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Investigator: Maine West handled hazing allegations appropriately

Mike Divincenzo

Mike Divincenzo

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Updated: June 11, 2013 6:28AM

An investigator, paid more than $73,000 to look into hazing allegations at Maine West High School, found employees at the school and district handled the scandal appropriately after it broke in late September, according to a report released Thursday.

However, the report said some school employees were “less than candid” in their answers to questions about what happened before multiple soccer players came forward to say they were sexually assaulted by teammates under the guise of hazing.

The claims led to misdemeanor charges for six teenagers, an ongoing review by the Cook County State’s Attorney’s office and a lawsuit filed on behalf of four unnamed players by Chicago lawyer Tony Romanucci alleging abuse dating back to 2007.

After the report was released Thursday, Romanucci blasted it in a written statement.

“The findings and conclusions of this report fail to shed light on the true issue in this case, which is why employees at Maine West High School failed to take any action to prevent the vile hazing rituals and abuse to underclassmen at Maine West High School for at least five years,” said Romanucci, whose lawsuit also targets Maine West Principal Audrey Haugan.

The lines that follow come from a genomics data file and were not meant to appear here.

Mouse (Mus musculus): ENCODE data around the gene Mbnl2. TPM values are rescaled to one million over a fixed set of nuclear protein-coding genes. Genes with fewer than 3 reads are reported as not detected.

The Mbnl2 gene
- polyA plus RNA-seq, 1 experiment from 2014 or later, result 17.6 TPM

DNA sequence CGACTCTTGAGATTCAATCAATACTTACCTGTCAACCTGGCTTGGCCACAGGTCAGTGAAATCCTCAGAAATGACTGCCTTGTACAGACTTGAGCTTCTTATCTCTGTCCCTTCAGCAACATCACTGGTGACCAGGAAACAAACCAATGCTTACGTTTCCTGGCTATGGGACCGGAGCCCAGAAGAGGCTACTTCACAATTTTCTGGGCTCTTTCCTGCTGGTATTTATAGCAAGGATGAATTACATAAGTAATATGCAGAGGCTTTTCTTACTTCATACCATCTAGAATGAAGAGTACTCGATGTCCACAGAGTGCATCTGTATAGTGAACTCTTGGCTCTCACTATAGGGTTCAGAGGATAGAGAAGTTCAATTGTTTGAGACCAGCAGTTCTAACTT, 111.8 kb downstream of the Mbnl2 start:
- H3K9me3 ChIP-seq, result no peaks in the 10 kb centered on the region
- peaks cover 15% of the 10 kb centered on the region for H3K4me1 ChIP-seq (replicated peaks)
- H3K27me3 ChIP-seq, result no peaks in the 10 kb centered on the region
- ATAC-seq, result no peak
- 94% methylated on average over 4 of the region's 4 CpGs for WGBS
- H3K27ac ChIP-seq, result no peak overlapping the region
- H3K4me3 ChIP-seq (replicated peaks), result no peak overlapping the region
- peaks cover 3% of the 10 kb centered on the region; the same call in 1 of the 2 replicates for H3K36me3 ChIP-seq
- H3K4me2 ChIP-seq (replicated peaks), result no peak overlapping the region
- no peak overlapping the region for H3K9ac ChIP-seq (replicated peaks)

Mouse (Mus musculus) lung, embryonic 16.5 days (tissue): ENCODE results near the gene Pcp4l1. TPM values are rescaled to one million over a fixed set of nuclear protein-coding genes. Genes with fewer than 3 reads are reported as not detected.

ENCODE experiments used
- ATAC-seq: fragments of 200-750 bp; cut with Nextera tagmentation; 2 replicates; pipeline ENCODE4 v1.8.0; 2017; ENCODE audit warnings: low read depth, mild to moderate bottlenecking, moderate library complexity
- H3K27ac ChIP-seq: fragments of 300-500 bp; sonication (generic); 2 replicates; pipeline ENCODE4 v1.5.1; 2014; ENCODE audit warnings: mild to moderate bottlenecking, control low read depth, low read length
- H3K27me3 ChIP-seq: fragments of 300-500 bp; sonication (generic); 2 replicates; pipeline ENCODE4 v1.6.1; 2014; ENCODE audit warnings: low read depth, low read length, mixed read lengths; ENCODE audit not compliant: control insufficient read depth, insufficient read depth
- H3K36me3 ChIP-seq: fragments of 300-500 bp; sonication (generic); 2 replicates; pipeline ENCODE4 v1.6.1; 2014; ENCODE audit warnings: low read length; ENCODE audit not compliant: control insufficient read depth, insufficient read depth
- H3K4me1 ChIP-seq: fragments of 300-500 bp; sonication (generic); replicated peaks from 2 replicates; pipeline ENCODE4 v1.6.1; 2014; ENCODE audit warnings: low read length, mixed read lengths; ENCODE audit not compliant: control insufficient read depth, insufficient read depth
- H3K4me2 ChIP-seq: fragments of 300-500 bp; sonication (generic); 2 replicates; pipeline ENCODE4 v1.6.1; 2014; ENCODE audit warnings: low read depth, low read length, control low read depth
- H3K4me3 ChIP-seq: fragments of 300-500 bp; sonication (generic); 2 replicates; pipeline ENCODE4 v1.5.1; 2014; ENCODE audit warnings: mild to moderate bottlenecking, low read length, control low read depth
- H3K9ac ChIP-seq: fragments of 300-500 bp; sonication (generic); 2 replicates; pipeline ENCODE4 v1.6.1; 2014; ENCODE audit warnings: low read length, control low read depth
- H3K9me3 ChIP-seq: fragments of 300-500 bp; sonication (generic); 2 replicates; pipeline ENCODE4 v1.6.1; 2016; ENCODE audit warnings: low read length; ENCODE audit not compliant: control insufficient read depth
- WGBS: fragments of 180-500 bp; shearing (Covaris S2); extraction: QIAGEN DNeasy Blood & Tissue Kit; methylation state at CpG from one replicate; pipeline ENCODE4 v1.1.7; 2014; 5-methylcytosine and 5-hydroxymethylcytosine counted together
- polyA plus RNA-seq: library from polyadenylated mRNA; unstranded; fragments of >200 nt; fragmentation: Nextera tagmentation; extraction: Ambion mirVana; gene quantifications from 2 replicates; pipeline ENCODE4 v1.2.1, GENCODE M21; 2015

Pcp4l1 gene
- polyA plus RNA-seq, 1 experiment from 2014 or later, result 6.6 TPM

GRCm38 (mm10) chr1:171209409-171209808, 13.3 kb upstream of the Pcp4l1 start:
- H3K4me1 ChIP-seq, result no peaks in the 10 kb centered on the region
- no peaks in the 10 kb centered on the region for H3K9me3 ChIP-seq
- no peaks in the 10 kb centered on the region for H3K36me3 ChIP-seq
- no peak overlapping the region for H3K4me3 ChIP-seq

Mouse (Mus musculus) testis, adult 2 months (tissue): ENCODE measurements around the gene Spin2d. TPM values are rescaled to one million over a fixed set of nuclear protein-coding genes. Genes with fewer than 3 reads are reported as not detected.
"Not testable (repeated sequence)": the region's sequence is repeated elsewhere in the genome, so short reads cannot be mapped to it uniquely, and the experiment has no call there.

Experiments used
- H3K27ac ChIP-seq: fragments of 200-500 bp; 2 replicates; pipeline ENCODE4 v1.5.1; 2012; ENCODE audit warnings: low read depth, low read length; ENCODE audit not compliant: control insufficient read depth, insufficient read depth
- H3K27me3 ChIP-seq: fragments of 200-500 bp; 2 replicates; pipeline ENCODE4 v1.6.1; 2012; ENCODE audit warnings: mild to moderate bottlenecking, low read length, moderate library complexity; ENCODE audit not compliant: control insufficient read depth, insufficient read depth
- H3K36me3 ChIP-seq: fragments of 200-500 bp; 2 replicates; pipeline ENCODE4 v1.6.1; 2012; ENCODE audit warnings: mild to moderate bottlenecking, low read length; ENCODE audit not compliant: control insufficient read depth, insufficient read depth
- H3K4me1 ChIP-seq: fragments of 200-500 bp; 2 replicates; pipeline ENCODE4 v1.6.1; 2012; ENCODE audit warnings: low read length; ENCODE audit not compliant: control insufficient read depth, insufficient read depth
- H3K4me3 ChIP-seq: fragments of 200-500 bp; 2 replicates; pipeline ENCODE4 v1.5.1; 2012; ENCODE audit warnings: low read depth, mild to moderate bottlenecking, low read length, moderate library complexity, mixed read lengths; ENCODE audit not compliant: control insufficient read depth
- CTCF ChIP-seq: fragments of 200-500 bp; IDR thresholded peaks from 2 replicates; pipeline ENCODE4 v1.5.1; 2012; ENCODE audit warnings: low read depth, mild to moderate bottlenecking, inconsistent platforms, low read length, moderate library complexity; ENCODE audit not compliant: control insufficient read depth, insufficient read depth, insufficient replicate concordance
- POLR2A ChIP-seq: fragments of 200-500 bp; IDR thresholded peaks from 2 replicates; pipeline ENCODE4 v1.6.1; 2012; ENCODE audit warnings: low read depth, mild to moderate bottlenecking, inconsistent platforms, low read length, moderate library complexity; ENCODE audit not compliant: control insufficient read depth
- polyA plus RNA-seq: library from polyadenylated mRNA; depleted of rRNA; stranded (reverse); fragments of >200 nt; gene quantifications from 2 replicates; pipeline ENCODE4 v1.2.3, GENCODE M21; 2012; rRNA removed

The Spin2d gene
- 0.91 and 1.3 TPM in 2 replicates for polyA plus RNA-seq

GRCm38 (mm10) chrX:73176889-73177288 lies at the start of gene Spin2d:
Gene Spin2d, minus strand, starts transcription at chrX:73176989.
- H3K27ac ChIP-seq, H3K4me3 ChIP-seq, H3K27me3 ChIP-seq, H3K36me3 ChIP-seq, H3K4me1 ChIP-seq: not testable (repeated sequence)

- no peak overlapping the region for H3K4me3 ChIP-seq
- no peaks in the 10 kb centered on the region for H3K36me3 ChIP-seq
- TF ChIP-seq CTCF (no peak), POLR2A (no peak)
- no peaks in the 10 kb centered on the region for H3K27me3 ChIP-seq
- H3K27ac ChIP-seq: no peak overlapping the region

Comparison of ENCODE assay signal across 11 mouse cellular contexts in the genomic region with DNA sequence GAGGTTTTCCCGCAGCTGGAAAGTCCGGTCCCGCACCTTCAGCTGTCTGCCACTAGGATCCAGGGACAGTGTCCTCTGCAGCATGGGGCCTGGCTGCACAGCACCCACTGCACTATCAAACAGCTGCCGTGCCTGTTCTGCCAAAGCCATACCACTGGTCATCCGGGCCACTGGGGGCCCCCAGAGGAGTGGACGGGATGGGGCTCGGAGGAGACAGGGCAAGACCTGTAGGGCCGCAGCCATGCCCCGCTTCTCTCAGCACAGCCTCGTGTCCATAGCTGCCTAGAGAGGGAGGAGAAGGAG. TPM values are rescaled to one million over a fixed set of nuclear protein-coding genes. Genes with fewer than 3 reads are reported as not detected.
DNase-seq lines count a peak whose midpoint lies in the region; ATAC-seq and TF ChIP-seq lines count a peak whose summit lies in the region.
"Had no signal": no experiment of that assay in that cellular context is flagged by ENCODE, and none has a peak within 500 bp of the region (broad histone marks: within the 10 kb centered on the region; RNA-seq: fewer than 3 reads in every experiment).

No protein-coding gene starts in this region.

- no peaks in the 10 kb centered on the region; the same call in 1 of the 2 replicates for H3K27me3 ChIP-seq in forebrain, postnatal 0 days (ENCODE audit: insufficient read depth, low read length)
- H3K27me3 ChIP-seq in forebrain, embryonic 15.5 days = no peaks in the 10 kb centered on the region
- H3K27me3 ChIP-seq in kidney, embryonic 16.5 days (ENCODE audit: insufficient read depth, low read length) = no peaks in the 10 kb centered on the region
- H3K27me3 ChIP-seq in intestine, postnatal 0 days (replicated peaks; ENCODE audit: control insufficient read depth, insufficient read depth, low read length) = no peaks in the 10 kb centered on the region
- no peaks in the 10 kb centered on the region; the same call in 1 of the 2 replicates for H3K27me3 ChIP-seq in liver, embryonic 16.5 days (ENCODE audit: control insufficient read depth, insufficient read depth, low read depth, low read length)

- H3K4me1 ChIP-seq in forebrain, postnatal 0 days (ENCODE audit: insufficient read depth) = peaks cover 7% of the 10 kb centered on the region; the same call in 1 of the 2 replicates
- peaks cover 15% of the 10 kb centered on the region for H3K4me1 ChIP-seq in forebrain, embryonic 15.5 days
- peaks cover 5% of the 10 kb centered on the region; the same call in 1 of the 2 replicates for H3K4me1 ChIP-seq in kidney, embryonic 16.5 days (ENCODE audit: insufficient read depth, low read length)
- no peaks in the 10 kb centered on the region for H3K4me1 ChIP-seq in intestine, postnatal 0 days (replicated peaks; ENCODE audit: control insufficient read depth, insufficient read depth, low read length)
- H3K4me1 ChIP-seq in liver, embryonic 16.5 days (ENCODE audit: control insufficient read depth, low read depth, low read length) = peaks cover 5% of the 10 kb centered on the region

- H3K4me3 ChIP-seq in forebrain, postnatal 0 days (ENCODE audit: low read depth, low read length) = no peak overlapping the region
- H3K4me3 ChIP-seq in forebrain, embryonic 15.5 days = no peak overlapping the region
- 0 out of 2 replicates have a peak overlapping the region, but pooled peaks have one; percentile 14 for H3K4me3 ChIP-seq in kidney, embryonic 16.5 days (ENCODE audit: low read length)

In fact the report, written by former federal prosecutor Sergio Acosta and his team, said it did not include “factual findings and related legal conclusions” because of the pending civil, criminal and personnel proceedings. The school board was briefed on those issues in a closed board meeting on March 20.

The allegations have so far claimed the job of former varsity soccer coach Michael Divincenzo, who is no longer fighting the school board’s vote to fire him last December. The board also voted to fire freshman soccer coach Emilio Rodriguez, but he is fighting his termination.

Acosta’s report said it detected “no effort” by staff to cover up alleged incidents or influence any witnesses. It also said law enforcement officials investigating the hazing received all requested records and information from the district in a timely manner.

It said the district should have a “hazing action plan,” update its policies on bullying, harassment and hazing and alter athletic eligibility participation requirements and offer specific behavior standards for students.

“The board is pleased to learn that administrative employees at both the building and district office levels responded appropriately to the hazing allegations,” said school board president Margaret McGrath in a written statement.

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